Texas A&M report says big changes needed to address urban flooding
Researchers are calling a new report from Texas A&M University a wake up call for flood risks.
The report took two years to compile and included research from Dr. Sam Brody with Texas A&M at Galveston as well as Dr. Gerry Galloway with the University of Maryland. They said intense storms have become a national challenge and a significant source of economic loss, social disruption and housing inequality. The 44 page report outlines troubling trends they say need to be addressed sooner than later.
“The more information we can get into the marketplace, the better decisions will be made. I’m sure we will all be better off for it over the long term. Not just individuals but the entire communities," said Brody.
Their findings list several ways every community can prepare for urban flooding. They suggest things like buying out properties that are at-risk, upgrading capacity standards for water systems, and enforcing building codes. The researchers say local developers need to be more proactive with infrastructure improvements, and local governments need to think more regionally when it comes to water management.
"The solutions have to be cross boundary. It's a Navasota, Bryan, College Station. It's a Brazos Valley issue, Brazos River issue," said Brody.
"And the more A&M and College Station builds, even thinking about retention and mitigation you’re still changing runoff patterns that’s going to increase runoff downstream toward Navaota," he said.
If local flooding seems to be getting worse, it's not your imagination. Scientists believe more significant storms will happen with climate change. Urban flooding has been a major concern here at home, long before the study was released. The City of Bryan is already taking steps to address some parts of town that see routine flooding.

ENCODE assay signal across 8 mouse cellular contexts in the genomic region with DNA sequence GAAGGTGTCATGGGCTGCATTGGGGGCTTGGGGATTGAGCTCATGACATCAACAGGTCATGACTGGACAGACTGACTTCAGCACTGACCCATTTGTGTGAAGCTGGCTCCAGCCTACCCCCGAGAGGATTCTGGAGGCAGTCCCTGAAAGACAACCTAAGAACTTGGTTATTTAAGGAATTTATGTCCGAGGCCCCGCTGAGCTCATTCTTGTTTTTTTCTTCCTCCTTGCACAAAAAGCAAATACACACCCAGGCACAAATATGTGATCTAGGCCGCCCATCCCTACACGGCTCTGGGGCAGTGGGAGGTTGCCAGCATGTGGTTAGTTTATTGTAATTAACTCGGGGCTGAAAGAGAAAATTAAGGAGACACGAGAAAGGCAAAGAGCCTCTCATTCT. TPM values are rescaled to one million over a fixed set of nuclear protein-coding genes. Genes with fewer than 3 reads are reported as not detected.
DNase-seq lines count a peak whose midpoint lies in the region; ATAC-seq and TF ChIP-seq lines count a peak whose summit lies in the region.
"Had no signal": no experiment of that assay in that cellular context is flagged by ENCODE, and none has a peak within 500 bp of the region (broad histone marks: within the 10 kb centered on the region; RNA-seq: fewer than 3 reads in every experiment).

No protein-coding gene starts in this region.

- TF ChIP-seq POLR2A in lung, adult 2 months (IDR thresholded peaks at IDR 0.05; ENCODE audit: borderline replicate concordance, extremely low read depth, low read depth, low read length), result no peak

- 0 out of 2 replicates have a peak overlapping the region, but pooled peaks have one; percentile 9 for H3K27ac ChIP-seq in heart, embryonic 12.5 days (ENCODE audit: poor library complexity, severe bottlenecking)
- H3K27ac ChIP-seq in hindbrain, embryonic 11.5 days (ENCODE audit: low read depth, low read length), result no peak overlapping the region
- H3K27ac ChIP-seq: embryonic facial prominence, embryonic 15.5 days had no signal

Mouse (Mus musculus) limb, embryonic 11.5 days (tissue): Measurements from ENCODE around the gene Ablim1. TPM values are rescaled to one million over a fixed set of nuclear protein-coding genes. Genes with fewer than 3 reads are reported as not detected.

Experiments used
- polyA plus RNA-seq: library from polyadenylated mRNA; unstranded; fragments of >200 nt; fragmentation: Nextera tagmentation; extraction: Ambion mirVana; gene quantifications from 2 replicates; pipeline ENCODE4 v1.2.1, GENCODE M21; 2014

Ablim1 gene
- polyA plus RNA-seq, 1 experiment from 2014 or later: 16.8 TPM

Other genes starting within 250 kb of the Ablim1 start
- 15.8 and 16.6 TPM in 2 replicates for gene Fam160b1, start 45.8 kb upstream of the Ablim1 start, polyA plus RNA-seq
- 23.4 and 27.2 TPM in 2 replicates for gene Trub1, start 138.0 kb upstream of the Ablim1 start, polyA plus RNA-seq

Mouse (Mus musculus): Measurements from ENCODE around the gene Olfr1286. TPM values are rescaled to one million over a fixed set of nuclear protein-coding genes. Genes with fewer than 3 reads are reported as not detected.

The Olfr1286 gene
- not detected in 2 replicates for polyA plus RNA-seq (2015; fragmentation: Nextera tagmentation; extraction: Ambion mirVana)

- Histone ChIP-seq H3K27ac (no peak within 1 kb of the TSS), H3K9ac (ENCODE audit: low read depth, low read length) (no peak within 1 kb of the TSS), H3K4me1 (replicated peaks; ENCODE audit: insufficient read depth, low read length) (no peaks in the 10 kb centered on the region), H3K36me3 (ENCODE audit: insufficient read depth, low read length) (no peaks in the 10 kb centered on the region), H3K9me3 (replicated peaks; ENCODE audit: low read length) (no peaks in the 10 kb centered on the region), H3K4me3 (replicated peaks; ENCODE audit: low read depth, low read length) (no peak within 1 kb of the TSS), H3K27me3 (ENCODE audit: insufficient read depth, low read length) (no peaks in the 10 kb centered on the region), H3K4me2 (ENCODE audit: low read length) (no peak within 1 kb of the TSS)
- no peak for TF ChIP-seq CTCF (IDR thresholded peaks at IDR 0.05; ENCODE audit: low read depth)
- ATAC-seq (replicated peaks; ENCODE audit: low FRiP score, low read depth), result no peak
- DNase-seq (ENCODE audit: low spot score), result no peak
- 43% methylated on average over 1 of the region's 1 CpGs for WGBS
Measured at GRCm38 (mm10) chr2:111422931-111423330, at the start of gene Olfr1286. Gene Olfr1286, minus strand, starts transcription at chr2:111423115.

A new detention pond sits on the corner of the Bonham Elementary School campus. A basketball play area is designed to hold water to protect houses downstream during heavy rains.
"We had folks downstream of the roadway that had been flooded and we took the opportunity with that project to build enlarged storm sewers as well as a regional detention pond," said Paul Kaspar, Bryan City Engineer.
“We always have more need that we have budget for," said Kaspar.
He said their are also challenges with infrastructure.
"The City of Bryan is an older city. We've been around for a long time and a lot of the development that’s occurred in Bryan occurred without some mitigation strategy like these detention ponds that we have here," said Kaspar.
"So newer developments we’re looking or those but we still have a lot of development that’s occurred," said Kaspar.
They are improvements needed to prevent loss of property and lives.
"I look forward to finding out more of what their findings are in the report and seeing what we can learn to apply in our future planning efforts," said Kaspar.
The researchers also encourage property owners to consider flood insurance, even if they don't live in the flood plain and to look at ways to protect your property from flooding. They also encourage consumers use online tools to research a property for flooding problems when doing real estate transactions.
We have a link a site they've created that shows flood information in several major cities. We also have the entire 44 page report attached in the related links section of this story.